Let me be clear: I was not excited for Destiny.
I admired Bungie’s goal and mission for their new space saga. A vast digital universe filled with unique, diverse players that are constantly connected is something to be admired in the gaming space (ba da chhhh). The game just did not appeal to me.
I am not a FPS fan. I don’t care for character creation. I certainly prefer to play alone for most games.
What made my passive attitude toward Destiny even more surprising (to myself) is that a vast majority of the gaming community is eagerly awaiting destiny to let them play Bungie’s newest game (last one, I swear). People are stoked to shoot aliens in first person vicariously through their own, user generated character with friends and strangers alike.
When Sony gave all the attendees of the “E3 Sony Experience” access to the brief and PS4 exclusive Alpha for Destiny, I challenged Destiny and Bungie to make a lasting first impression. They met that challenge with an alarmingly fierce sense of direction, beauty, and wonder.
I am sold on Destiny.
From Thursday, June 12 at 12:00 PM PST through Sunday, June 15 at 11:59 PM PST Bungie granted a small pool of PS4 owners the ability to try a slice of Destiny. Featuring one story mission, a few side quests, a raid, a public event, the central hub, and one VS mode, the Destiny First Look Alpha took me by the hand, like a child in a theme park, and decided to give me the grand tour.
Three classes of Guardians are presented to you when you start Destiny; the Titan, the Hunter, and the Warlock. Each has there own unique powers, abilities, and play style. By my observation, the Hunter was by far the most popular class during the Alpha. Hunters are mid-to-long range fighters that move quickly and can traverse most obstacles with ease. Their basic “super charged” move is a golden gun that deals massive damage. Combined with throwing knifes, sniper rifles, and double jumps, the Hunter is great for stalking foes across the galaxy.
I can’t speak as well to how the Titan or the Warlock play compared to the Hunter. I spent all, but one of my hours in Destiny honing my hunting skills. That one hour I did try out the Warlock class (Destiny seems to let you create as many characters as you like and load them at any time). The Warlock moves slower, but has more specialized attacks. Rather than a knife, the Warlock shoots a blast wave from his/her hand. The grenade type for Warlocks drains the life force out of anyone foolish to stand too close. Also, instead of double jumping, the Warlock glides. This may limit their vertical traversal, but greatly extends their horizontal reach.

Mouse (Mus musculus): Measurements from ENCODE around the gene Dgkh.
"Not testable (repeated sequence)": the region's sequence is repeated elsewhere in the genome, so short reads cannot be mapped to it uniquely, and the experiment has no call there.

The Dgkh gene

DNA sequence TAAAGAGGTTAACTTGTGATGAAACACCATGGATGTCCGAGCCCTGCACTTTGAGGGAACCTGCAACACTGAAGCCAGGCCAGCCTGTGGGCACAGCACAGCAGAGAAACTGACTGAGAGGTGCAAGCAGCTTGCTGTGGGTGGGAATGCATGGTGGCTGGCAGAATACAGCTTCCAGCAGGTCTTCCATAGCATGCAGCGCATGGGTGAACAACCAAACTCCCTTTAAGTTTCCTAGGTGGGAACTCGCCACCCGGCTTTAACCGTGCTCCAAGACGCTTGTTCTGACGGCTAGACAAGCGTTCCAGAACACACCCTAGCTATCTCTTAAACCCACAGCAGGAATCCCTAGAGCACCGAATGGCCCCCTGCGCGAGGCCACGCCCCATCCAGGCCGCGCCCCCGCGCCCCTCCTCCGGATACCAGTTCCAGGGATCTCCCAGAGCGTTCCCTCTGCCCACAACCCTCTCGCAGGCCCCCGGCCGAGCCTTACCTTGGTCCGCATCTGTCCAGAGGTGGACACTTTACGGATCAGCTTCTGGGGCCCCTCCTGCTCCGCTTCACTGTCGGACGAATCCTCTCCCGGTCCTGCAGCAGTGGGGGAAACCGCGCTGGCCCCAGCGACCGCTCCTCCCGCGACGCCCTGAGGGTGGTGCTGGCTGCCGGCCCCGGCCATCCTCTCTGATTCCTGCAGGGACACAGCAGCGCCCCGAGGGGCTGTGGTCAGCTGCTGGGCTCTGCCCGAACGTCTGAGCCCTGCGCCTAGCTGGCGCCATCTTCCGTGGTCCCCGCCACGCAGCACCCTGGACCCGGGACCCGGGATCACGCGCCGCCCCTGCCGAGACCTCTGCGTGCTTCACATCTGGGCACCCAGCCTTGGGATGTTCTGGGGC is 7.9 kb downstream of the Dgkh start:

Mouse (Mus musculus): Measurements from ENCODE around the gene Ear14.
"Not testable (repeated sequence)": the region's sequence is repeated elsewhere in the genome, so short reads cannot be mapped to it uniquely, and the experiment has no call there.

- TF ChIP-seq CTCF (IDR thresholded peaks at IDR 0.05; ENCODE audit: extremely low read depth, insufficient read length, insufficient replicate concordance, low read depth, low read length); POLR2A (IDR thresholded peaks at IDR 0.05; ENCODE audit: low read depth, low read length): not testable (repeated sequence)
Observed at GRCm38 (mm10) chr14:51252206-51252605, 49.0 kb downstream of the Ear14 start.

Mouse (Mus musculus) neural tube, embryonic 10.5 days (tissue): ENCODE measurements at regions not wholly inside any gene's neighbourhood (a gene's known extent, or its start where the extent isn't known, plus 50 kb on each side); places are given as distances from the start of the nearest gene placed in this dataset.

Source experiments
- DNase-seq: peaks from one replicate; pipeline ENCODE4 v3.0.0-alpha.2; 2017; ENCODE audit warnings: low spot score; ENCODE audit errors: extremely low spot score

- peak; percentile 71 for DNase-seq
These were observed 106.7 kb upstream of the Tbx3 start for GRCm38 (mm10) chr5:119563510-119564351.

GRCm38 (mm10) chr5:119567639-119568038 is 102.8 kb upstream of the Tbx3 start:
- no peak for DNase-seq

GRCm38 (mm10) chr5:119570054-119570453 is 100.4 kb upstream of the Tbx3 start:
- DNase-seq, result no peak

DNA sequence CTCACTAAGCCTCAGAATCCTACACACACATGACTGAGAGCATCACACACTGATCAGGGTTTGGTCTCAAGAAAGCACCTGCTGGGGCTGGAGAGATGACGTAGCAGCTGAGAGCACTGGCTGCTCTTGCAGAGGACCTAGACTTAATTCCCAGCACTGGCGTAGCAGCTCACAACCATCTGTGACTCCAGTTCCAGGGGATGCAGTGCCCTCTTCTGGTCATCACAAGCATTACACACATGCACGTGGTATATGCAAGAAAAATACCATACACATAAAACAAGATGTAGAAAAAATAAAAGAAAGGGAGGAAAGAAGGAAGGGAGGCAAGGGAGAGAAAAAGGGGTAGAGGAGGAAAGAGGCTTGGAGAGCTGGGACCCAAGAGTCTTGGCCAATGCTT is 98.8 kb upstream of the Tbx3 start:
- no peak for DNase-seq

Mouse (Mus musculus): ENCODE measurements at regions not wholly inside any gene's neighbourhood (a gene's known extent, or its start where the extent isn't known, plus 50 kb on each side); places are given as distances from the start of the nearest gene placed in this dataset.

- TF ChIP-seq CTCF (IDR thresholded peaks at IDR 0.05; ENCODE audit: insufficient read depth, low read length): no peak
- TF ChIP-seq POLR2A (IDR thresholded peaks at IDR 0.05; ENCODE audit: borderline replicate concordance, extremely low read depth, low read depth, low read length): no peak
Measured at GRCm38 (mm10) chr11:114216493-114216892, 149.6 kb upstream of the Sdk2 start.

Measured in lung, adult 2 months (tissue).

The Alpha put us where most private demos have been held; Old Russia on Earth. And man, is Old Russia big. During my 10 or so hours with Destiny, I don’t think I found the edge of Old Russia. Anywhere. It just kept going and going.
To keep this “going and going” from getting boring and boring, side missions and little groups of foes are planted across the land. It kept me on my toes while I explored new cracks and crevices. Even the enemies varied across the locale. Although the species of foes was limited in the alpha to the Fallen and the Hive, the types of soldiers amongst their ranks kept engagements fresh. New types of enemies kept my senses sharp and my interest peaked. One issue I had with these small encounters was the respawn rate for the enemies. It seemed that once you wiped out one group and then the next, the original group would have respawned and started to flank you. This annoying rate lead to just skipping groups of enemies on find new areas.
Old Russia is gorgeous. Destiny is gorgeous. I must have stopped and stared over a dozen times in my first two hours alone. The draw distance is incredibly far and detailed. You could see buildings off in the distance and behind the buildings you could see towers and behind the towers were mountains and so on. All of it seemed to be accessible. The sky was filled with as much rich detail and color as the ground was. With a dynamic sky and day/night cycles, Destiny’s skyline will often steal your breath away.
For as big a space as Old Russia is, I imagine being able to move across it quickly was a key point of development for Bungie. They totally nailed it. With just a push of the touch pad the “navigation HUD” pops up. Your companion, called a Ghost (voiced by Game Of Thrones’ Peter Dinklage) hovers in your left hand. Way points to missions pop up on screen and the square and triangle buttons take on new functions. The triangle button allows you to “go to orbit.” This allows you to leave, where ever you may be, and fly to another part of the galaxy. The square button is the real deal. Holding the square button allows your Guardian to summon a vehicle. A flippin’ vehicle. As long as you are in a open space, you may summon a speedy hover bike called a Sparrow. The game’s camera switches to third person and lets you blast across the level at high speed. As great as the navigation system is, it could use a few tweaks before the game’s launch in September. Pulling up the navigation HUD takes away your gun, which can be dangerous if enemies are near. Viewing way points should be easier too. Hopefully by pressing R3 or just tapping the touch pad way points can appear, because it sure is tedious to keep pressing the touch pad to open a new HUD.